Elon Musk May Have Subtly Revealed Who Satoshi is

Nick Szabo in an interview

Elonoshi Muskamoto? 

YouTube podcaster Lex Fridman interviewed the world's richest man, Elon Musk, for the third time recently in December. Later in the interview, after discussing a variety of topics, they began a conversation about Bitcoin.

Once the conversation got going, Lex decided to ask Elon an interesting question: Who is the real Satoshi Nakamoto?

Being the richest man in the world, Musk has been accruing knowledge for decades as a programmer and successful businessman. He mastered the C++ programming language in the early 2000s when he co-founded PayPal with Peter Thiel.

As many Bitcoiners know, expert C++ coding skills are a requirement for any Satoshi candidate, since the mysterious creator coded the entire versions of Bitcoin solely in C++. Lex actually first asked Elon if he was Satoshi. Elon responded by noting that if he was Satoshi, he would have told the world by now.

The Real Satoshi 

After putting an end to the theory that the Tesla CEO is Satoshi, Lex asked Elon who he thought Satoshi was. Musk took a long 30-second pause, then eloquently explained how the person most responsible for the core ideas behind Bitcoin is an American computer scientist named Nick Szabo.

Szabo is famously the inventor of the crucial blockchain coding concept known as "Smart Contracts." Without smart contracts, Ethereum and many of the other top altcoins wouldn't even exist.


Computer scientist Nick Szabo

Computer scientist Nick Szabo - Photo by Michael Del Castillo


However, more importantly, Nick is also the inventor of the widely accepted precursor to Bitcoin known as Bit gold. It happened to have an extremely similar design to Bitcoin (along with the fact that the names are nearly identical to each other).

Nick also used terms like "bit gold miner" and "chain of digital signatures" in bit gold, which Satoshi also frequently used. Not only that, research studies like this have shown that he is the most likely author of the Bitcoin whitepaper.

Furthermore, an anonymous researcher discovered that he's the only Satoshi candidate with coding quirks that match Satoshi. People on the internet also point out that Nick's initials (N S) are Satoshi's initials backwards (S N). 

Nick first unveiled Bit gold in a private mailing list called "Libtech" that he started in 1998 with famous programmers Wei Dai, Hal Finney and economists George Selgin and Larry White as recipients. Nick described all four men as inspirations for his continued work on Bit gold.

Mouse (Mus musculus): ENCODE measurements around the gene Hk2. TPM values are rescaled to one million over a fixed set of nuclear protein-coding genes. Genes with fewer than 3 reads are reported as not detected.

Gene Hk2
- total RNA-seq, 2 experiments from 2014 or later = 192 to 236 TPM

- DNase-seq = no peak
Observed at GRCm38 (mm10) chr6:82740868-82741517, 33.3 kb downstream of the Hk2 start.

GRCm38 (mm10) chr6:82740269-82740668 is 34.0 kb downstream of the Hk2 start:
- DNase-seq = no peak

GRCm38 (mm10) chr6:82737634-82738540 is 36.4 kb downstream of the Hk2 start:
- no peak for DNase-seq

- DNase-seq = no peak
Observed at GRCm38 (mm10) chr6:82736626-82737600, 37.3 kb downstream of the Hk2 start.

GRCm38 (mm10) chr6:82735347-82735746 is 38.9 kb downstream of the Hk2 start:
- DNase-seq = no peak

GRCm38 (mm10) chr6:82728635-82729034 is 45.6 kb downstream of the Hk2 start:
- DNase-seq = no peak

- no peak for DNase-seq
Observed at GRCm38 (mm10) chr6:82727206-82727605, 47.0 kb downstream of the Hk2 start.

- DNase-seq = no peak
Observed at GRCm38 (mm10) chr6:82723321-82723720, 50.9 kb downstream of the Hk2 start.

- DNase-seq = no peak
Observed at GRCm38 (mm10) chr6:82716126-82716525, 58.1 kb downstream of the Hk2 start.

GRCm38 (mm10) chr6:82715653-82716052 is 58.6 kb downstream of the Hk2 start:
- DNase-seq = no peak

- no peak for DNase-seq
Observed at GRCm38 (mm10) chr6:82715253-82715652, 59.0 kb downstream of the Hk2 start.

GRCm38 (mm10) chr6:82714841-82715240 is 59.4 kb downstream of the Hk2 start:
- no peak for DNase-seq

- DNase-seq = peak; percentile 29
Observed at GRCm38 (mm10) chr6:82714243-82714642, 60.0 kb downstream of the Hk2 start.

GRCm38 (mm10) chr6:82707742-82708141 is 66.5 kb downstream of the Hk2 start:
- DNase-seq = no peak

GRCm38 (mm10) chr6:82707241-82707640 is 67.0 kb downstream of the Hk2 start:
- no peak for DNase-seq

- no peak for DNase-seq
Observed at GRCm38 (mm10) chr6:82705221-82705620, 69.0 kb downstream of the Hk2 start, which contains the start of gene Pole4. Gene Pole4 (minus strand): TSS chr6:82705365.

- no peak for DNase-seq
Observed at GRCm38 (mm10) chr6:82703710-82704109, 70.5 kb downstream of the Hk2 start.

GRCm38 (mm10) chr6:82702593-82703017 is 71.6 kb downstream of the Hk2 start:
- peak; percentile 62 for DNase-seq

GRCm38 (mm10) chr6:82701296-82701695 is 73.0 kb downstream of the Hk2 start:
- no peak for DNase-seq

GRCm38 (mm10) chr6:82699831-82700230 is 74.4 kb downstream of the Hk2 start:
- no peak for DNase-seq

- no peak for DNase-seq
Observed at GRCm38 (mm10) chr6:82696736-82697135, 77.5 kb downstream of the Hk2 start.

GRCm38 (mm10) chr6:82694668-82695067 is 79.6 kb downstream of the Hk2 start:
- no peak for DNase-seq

In fact, in 2008, on his stunning blog called Unenumerated, Nick penned a new post called "Bit gold markets." In this piece, Szabo described ways in which he could create markets for his cryptocurrency and used various Bitcoin terms such as "chain of digital signature" and "miners."

The timing couldn't be more spot on: this blog post was written in April 2008, 6 months before the Bitcoin whitepaper. Szabo also asked for help coding bit gold in the comment section of that same blog post, implying Bit gold was not a dead project.

Even stranger, Satoshi didn't cite Bit gold in the Bitcoin whitepaper despite the similarities. Satoshi even ignored Hal Finney when Hal told him that Bitcoin had many similarities to Bit gold.

Oddest of all, Satoshi cited B-Money by Wei Dai in the whitepaper over Bit gold, even asking Wei Dai himself in an email if the citation for B-Money was correct. Satoshi tried to credit everyone but himself.

A CoinGeek Conclusion

Elon Musk didn't outright say that Nick was Satoshi, but that was arguably what he subtly revealed. Regardless, it certainly isn't Craig "Faketoshi" Wright. Speaking of the fraud, Craig and Calvin's media cult called CoinGeek released an article dismissing Musk's statements about Nick as false.

They also asserted in the article that Craig is the real Satoshi and Nick doesn't qualify. I find that claim incredibly fascinating, given Craig hasn't written a single non-plagiarized academic paper on crypto, and Nick Szabo has over 20+ published pieces.

There will soon be a follow-up to this article responding to CoinGeek's piece.